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Spain: 'I don't know what we will do' - Olive oil harvests drops by more than half after severe droughts04:38

Spain: 'I don't know what we will do' - Olive oil harvests drops by more than half after severe droughts

Spain, Huelva
November 20, 2022 at 09:58 GMT +00:00 · Published

Olive oil producers in the province of Huelva are growing increasingly concerned after losing as much as 70 per cent of their crop yield following an extremely hot summer, as seen in footage captured on Thursday.

"This campaign has been very bad. Here we calculated that we would get a specific percentage of olives, and it has been reduced by 60 per cent or 70 per cent. That's how things are, and it if doesn't rain, I don't know what we will do,” explained Jesus, an olive oil producer.

High temperatures and lack of rain have had dire consequences on Spanish orchards, with crops growing smaller and thinner as a result.

“(The drought) affects practically everything. It affects the tree in the first place, because it does not have the necessary water to take its nutrients, and also the growth of the fruit and therefore the oil extraction,” said Jose Anselmo, President of Olibeas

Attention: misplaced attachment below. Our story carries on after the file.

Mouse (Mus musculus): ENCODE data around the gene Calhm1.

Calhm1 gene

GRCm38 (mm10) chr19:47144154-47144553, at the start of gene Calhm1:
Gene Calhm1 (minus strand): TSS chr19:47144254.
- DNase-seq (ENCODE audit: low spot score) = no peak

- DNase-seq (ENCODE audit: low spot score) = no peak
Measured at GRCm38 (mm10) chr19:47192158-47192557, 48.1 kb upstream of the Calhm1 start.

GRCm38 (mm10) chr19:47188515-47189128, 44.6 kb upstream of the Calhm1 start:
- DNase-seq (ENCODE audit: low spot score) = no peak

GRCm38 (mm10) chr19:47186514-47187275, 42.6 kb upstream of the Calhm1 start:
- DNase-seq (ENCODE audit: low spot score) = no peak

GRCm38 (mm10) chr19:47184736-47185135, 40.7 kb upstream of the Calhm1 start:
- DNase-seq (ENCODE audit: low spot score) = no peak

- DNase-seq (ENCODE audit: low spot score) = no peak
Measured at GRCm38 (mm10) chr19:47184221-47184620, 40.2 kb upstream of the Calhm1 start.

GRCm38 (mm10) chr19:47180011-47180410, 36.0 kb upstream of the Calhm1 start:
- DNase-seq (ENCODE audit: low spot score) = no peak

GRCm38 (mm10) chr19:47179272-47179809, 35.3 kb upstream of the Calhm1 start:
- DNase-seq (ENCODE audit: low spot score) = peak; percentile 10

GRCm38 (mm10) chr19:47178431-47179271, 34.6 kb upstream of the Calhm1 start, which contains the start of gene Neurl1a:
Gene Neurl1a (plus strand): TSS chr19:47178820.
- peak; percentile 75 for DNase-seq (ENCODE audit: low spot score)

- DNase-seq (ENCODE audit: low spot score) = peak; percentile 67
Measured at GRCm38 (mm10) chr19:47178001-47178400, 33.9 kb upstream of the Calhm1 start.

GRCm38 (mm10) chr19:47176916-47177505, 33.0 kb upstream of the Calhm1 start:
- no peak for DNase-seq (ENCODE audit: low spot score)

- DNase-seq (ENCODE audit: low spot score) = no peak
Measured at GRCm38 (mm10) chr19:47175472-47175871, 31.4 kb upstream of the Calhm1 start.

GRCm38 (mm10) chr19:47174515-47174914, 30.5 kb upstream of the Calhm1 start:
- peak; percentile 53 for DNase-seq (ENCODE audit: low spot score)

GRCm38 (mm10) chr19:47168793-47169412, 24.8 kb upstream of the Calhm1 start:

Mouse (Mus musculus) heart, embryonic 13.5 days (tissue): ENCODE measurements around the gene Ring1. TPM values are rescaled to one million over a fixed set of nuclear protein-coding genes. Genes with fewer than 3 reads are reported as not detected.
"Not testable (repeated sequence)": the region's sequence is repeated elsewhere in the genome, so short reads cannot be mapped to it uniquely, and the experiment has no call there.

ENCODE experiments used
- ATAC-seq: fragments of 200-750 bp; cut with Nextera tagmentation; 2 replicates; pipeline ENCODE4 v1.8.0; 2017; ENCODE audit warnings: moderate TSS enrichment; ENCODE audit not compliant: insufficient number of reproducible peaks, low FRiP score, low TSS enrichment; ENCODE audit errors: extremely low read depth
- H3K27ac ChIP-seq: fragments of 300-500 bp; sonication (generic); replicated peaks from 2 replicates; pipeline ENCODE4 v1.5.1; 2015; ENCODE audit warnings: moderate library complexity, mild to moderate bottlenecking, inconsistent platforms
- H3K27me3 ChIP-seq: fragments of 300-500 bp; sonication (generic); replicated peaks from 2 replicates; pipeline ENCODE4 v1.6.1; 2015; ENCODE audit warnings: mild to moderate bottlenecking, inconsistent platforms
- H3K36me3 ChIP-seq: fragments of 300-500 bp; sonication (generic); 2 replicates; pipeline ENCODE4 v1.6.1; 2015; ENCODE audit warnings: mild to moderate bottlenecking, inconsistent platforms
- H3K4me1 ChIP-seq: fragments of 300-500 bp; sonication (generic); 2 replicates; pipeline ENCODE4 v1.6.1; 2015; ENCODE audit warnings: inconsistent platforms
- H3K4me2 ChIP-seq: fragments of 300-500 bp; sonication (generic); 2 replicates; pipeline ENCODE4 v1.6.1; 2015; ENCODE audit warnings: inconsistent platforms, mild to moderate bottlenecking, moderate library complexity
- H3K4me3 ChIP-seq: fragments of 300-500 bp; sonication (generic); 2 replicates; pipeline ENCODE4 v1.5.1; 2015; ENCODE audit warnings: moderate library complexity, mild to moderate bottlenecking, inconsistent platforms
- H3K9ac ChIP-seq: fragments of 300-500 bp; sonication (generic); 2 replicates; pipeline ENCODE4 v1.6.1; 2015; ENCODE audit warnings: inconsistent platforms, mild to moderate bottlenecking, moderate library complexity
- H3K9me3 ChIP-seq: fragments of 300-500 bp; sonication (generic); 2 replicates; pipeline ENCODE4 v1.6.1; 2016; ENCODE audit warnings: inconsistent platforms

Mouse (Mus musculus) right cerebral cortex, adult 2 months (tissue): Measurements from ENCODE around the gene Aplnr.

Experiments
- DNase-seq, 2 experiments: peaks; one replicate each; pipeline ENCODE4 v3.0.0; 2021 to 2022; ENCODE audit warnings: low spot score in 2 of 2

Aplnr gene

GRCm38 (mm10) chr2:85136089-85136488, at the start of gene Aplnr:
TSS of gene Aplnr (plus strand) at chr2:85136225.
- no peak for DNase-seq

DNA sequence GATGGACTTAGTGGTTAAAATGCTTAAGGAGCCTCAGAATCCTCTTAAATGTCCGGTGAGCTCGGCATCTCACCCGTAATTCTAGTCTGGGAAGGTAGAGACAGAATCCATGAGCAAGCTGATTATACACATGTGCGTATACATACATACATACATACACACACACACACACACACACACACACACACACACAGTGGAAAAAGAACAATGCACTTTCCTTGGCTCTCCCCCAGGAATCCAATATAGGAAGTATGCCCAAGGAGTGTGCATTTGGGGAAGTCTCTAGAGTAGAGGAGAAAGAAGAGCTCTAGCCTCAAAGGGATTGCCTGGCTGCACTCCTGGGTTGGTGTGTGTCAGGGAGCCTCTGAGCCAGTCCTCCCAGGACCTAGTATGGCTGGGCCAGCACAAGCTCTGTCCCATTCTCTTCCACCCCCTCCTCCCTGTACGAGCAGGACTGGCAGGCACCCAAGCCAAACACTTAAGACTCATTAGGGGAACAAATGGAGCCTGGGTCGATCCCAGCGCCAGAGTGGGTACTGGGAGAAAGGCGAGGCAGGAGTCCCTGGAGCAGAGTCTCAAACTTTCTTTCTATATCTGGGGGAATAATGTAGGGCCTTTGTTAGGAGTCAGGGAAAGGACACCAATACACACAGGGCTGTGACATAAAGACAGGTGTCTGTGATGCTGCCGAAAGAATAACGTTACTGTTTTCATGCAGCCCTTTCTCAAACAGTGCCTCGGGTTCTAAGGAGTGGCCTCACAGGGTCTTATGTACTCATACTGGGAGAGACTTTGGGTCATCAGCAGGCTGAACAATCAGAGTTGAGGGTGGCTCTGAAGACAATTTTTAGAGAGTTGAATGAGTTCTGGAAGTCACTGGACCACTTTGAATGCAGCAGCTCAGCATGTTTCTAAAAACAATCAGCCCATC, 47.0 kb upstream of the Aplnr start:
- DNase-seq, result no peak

This year's olive harvest in Spain will reportedly be one of the worst of the century, second only to the 2012-2013 season.

The Spanish summer of 2022 was the third-driest since records began in 1964. It was also the country’s hottest record.

Spain: 'I don't know what we will do' - Olive oil harvests drops by more than half after severe droughts04:38
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Olive oil producers in the province of Huelva are growing increasingly concerned after losing as much as 70 per cent of their crop yield following an extremely hot summer, as seen in footage captured on Thursday.

"This campaign has been very bad. Here we calculated that we would get a specific percentage of olives, and it has been reduced by 60 per cent or 70 per cent. That's how things are, and it if doesn't rain, I don't know what we will do,” explained Jesus, an olive oil producer.

High temperatures and lack of rain have had dire consequences on Spanish orchards, with crops growing smaller and thinner as a result.

“(The drought) affects practically everything. It affects the tree in the first place, because it does not have the necessary water to take its nutrients, and also the growth of the fruit and therefore the oil extraction,” said Jose Anselmo, President of Olibeas

This year's olive harvest in Spain will reportedly be one of the worst of the century, second only to the 2012-2013 season.

The Spanish summer of 2022 was the third-driest since records began in 1964. It was also the country’s hottest record.